In celebration of putting our new mini book The Gospel According to Pixar “to bed,” we thought we’d post the first of three installments that make up Mockingbird friend Jeremiah Lawson AKA Wenatchee the Hatchet’s exclusive essay, “Toy Story as a Journey of Heroic Repentance.” We’ve written about Toy Story on here before, but this really takes it to, you know, infinity and beyond:

One of the most illuminating criticisms of Pixar films over the last fifteen years has been that Pixar has rarely come up with compelling villains. The villain is either not particularly scary or not particularly necessary to the forward movement of the plot. This criticism misunderstands the nature of storytelling in most Pixar films. In Disney tales, villains can take the corporeal form (The Little Mermaid or The Lion King), or the villain can take a more social form, such as in Dumbo where the subtext in the film is racism and ethnocentrism and the effects that bias has on an individual and a family.

Any literature survey course will tell us that there are essentially three kinds of conflicts that drive a story: man vs man, man vs nature, and man vs himself. Include gender-adjusted and nature-adjusted variables as you wish. Pixar films are conspicuously low-key on man vs man as well as man vs nature but from the beginning Pixar films have reveled in man vs himself. The reason Pixar villains seem weak is precisely because the central conflict in a Pixar film is rarely between two primary characters. One might even go so far as to say that the weaker Pixar films are the ones that emphasize this man vs man conflict.

The strongest stories in the Pixar catalog have always been ones in which the central conflict for the central character is internal. Since noticing this tendency with Toy Story, I haven’t been surprised that people who prefer more conventional man vs man or man vs nature stories find Pixar villains disappointing. As a Christian, who sees a massive amount of the scriptural narrative as being one in which God’s people are confronted with the reality that God is more for them than they are for themselves, I resonate with Toy Story on many levels. Our hero Woody is heroic not because he beats the bad guys but because he is on a steady path of repenting of his own biases and fears and how these biases and fears lead him to destroy others or diminish others.

Now that we have the third and probably final installment in Toy Story trilogy I think it is useful to point out that a full two thirds of the series has focused on internal conflict as the primary engine for storytelling. Woody is against Buzz Lightyear in the first film, to be sure, but the conflict arises because of his loss of faith in Andy’s goodness and favor. He doubts that Andy will want to keep him and sees Buzz as the embodiment of his doubt in Andy’s character. Buzz therefore must be considered the enemy; his delusions prevent Woody from realizing that he has a potential friend.

But the central conflict of the film has to do with Woody’s fear that he has lost his role as Andy’s favorite toy. He refuses to accept the possibility that Andy can have two favorites and labors to win back his earlier position by eliminating Buzz. When his (essentially) murderous treachery is revealed for what it is, Woody loses the very thing he craved to keep. He loses the trust of all his friends, even Slinky-Dog. He is then stuck being tied to the toy he hates most, realizing that he can’t show his face at the house without Buzz.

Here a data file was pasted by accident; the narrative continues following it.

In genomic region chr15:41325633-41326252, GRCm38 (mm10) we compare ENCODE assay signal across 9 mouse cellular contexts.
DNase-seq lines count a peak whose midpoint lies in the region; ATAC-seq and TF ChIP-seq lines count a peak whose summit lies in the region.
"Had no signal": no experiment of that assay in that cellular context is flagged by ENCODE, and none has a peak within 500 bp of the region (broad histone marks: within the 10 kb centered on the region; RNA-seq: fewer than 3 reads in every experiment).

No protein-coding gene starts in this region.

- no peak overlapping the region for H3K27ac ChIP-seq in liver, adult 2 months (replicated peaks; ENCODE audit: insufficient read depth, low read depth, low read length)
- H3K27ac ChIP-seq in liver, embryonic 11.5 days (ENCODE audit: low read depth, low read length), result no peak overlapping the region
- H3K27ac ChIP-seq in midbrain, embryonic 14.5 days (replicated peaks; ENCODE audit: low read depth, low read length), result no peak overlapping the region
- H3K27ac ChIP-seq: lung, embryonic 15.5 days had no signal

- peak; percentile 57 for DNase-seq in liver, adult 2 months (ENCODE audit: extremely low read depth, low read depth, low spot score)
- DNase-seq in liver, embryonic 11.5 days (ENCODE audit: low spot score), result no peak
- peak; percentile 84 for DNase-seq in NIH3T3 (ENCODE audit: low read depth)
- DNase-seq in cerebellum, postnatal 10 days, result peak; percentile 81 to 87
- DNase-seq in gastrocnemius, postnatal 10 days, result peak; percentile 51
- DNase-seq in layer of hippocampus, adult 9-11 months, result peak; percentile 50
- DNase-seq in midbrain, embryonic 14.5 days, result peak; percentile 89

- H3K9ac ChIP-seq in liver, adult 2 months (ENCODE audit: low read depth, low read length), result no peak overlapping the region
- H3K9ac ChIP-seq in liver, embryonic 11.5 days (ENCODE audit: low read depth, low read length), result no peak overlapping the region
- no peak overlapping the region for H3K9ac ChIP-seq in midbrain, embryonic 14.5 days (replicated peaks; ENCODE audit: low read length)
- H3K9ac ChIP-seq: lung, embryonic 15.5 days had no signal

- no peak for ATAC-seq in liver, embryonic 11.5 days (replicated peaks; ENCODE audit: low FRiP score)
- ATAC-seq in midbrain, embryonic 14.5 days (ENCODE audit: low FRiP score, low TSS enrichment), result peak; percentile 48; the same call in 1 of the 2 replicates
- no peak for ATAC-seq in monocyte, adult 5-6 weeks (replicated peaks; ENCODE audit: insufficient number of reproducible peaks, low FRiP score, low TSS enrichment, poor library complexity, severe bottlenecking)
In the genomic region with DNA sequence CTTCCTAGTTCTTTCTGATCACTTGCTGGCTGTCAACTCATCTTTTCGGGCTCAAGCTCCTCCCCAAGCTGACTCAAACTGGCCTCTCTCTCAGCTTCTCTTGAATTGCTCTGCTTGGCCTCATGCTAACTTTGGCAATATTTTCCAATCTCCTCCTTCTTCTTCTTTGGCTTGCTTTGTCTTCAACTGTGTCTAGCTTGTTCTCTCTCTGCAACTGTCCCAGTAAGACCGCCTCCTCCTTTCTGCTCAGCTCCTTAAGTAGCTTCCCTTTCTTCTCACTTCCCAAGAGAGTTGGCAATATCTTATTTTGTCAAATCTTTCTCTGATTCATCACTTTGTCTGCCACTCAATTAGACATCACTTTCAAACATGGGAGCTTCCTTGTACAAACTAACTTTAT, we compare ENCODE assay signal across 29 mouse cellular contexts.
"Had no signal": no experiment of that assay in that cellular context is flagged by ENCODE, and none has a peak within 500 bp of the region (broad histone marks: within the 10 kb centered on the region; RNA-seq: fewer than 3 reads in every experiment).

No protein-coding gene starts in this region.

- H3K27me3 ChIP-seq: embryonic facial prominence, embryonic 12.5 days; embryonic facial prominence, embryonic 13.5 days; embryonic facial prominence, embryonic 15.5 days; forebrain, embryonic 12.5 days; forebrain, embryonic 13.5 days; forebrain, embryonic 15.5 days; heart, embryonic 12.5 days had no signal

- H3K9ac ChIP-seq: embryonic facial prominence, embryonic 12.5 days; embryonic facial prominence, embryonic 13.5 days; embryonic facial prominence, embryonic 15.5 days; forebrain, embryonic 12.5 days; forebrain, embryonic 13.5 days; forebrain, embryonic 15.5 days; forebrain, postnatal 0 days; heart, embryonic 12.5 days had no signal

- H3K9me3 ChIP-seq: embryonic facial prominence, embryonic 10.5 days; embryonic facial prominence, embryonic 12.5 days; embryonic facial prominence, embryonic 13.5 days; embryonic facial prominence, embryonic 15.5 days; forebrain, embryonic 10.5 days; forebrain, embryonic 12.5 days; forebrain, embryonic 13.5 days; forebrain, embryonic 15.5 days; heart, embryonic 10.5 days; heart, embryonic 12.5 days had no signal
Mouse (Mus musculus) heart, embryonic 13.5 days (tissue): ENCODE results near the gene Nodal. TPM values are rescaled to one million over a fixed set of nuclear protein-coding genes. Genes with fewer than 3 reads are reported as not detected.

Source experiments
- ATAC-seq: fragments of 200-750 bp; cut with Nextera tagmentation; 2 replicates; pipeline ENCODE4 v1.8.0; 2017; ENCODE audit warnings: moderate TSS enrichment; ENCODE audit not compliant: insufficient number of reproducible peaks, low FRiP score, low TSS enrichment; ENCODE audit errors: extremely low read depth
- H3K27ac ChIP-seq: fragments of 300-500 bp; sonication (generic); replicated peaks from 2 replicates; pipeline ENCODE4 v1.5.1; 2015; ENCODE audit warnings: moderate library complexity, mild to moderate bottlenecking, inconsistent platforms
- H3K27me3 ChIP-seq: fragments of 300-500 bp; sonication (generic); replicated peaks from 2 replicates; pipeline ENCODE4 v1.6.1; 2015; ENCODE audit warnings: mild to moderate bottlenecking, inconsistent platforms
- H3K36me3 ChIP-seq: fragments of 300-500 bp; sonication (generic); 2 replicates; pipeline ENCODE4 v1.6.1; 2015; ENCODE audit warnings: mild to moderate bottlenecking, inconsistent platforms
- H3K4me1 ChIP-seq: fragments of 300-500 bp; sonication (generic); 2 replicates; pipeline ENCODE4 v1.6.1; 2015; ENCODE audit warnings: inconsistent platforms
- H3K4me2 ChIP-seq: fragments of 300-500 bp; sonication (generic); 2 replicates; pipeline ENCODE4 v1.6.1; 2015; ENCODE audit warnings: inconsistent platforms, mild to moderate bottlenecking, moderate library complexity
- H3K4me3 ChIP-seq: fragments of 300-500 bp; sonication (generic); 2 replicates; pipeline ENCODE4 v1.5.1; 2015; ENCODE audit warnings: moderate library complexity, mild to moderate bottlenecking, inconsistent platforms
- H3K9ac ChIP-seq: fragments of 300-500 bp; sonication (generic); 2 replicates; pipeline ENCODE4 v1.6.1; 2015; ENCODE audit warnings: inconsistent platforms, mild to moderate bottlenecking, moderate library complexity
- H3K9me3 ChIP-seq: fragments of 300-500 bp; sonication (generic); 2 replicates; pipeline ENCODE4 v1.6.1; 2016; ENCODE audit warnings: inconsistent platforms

The central moment of conflict resolution does not take place in the backyard with Sid Phillips; it happens when both Woody and Buzz are imprisoned as a consequence of their own respective fears and delusions. Only when Woody admits that he is in fact the one who should be strapped to the rocket do we see how he is a great hero: he is a hero because he is able to see the wickedness in his heart and repent. Moreover, he helps Buzz understand that simply being a toy is not just “being a toy.” Having helped Buzz, Woody finally confronts his crippling fear that he is a toy who, by comparison, cannot possibly be loved or wanted by Andy. Suddenly, it is Buzz’s turn to share with Woody that Andy will not give up on him.

In the first moments of the first movie we see Woody assuring all the toys of Andy’s faithfulness and generosity – precisely what Woody questions upon Buzz’s arrival. Woody is, if I may be so bold, a kind of contemporary reinvention of Elijah. Elijah was known for reminding everyone else of God’s faithfulness while things were in his favor and was happy to have God’s favored position as a prophet to His people. Once confronted with the real problems and dangers, Elijah balks, runs away, and wallows in self-pity. Of course I speak broadly and by analogy. Elijah clearly does not attempt to kill a rival or successor. He appoints Elisha as his protégé but he fails to anoint the kings God appointed him to anoint.

Woody, by analogy, is a kind of prophetic toy who loses his prophetic function and role as an example when he becomes obsessed with keeping said role. He regains it not by attempting to hold on to it (which is how he nearly loses it) but by sharing with his own perceived rival that it is no bad thing to be a toy, i.e. by reminding Buzz of who he is. We see the beginning of a compelling character study in the Toy Story franchise–those toys that seek to save (and control) their lives lose everything they fought to preserve, while those who give up those things for the benefit of Andy and other toys find they are allowed to keep the status they wrongly feared they would lose.

NEXT UP: Part Two, in which The Prospector and Lotso duke it out as foils for different paradigms of identity-formation and salvation-schema.